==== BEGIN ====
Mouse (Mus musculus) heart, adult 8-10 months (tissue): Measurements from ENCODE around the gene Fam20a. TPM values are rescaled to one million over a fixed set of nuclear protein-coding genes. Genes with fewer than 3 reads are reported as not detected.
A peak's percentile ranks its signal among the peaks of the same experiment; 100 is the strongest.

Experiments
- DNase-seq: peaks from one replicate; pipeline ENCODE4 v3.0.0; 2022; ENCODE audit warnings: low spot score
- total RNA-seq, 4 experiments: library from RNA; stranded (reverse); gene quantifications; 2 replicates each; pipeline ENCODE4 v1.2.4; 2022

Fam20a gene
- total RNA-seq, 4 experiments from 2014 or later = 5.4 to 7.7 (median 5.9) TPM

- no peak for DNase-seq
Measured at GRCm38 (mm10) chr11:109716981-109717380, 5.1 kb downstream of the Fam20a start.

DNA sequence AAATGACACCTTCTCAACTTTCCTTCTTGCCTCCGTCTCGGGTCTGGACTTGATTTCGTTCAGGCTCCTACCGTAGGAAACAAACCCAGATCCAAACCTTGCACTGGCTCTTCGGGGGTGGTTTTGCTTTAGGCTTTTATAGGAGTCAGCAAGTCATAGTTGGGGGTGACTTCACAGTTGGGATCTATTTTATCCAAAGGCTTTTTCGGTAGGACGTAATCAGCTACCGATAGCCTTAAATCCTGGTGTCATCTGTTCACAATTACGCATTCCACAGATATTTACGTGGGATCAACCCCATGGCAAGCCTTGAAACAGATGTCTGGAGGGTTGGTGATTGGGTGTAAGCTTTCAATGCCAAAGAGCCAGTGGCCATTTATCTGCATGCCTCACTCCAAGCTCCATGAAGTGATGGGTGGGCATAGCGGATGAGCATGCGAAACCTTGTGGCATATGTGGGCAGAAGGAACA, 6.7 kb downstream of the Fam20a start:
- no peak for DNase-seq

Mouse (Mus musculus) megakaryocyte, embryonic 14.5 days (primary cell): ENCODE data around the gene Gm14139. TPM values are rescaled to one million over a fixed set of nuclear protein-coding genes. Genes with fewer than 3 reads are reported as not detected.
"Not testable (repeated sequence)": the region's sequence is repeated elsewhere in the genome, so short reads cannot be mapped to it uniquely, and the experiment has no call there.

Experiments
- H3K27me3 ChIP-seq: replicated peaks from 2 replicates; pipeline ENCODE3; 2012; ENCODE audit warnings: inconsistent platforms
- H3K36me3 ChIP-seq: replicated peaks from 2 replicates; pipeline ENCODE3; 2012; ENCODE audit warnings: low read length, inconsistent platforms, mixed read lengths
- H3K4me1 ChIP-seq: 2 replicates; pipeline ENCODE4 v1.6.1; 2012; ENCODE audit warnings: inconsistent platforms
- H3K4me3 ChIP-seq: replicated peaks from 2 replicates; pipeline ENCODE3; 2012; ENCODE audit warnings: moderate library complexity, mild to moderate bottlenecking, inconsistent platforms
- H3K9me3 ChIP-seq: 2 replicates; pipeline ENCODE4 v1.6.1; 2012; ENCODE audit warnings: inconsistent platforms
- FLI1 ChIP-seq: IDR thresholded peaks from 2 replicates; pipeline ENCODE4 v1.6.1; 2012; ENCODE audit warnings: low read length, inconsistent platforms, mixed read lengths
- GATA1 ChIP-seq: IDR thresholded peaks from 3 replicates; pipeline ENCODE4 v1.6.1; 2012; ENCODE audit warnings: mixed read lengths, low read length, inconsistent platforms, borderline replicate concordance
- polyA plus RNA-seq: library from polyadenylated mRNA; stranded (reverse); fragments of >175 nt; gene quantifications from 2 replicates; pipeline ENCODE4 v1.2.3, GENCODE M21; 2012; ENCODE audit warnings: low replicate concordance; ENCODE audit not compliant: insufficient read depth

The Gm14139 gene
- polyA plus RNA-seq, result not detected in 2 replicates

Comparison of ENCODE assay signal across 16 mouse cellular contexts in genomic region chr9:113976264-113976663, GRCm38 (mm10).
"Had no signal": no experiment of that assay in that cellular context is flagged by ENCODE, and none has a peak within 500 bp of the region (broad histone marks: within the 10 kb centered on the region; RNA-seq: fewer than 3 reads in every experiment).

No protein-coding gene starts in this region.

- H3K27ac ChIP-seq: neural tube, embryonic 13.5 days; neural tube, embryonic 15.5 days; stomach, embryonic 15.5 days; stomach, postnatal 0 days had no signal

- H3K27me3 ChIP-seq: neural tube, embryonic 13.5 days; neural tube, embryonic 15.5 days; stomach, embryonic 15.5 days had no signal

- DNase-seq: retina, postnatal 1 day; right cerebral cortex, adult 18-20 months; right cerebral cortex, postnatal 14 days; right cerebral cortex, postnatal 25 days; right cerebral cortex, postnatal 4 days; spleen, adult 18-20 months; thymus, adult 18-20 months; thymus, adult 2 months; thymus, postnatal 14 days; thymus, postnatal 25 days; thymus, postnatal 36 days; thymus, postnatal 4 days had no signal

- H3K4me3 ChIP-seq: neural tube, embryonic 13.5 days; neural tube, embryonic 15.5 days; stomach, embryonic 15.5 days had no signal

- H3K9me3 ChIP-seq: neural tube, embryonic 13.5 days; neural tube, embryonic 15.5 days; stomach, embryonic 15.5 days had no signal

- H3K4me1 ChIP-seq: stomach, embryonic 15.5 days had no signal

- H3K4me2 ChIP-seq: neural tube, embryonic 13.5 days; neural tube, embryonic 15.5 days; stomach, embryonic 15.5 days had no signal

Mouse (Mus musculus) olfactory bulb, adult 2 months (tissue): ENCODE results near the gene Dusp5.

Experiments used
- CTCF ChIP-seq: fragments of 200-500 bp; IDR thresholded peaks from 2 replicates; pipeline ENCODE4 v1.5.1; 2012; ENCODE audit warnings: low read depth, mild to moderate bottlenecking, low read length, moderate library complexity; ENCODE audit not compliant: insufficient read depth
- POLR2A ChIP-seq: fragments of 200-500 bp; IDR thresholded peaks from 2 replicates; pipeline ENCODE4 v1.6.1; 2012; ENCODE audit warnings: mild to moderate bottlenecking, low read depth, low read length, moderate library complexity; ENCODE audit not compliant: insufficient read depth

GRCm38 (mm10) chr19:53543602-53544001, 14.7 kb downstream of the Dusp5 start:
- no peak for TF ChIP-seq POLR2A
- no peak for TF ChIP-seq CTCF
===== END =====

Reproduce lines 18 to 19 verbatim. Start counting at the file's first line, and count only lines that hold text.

- H3K4me3 ChIP-seq: replicated peaks from 2 replicates; pipeline ENCODE3; 2012; ENCODE audit warnings: moderate library complexity, mild to moderate bottlenecking, inconsistent platforms
- H3K9me3 ChIP-seq: 2 replicates; pipeline ENCODE4 v1.6.1; 2012; ENCODE audit warnings: inconsistent platforms